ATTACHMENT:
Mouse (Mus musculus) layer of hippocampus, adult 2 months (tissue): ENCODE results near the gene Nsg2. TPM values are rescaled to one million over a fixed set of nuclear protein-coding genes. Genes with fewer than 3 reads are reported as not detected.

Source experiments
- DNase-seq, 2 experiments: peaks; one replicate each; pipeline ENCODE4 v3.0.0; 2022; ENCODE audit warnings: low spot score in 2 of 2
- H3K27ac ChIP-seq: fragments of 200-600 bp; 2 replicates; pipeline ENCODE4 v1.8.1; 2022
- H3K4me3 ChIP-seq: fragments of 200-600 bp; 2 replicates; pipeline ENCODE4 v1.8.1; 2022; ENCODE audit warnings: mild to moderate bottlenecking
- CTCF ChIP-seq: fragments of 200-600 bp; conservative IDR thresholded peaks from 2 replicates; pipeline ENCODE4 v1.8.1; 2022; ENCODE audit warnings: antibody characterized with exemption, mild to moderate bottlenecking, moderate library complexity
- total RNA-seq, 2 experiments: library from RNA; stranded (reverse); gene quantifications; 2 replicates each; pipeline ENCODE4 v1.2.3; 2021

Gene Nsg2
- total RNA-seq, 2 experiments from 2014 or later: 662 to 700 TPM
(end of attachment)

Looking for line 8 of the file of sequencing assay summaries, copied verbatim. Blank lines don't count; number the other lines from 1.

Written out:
Gene Nsg2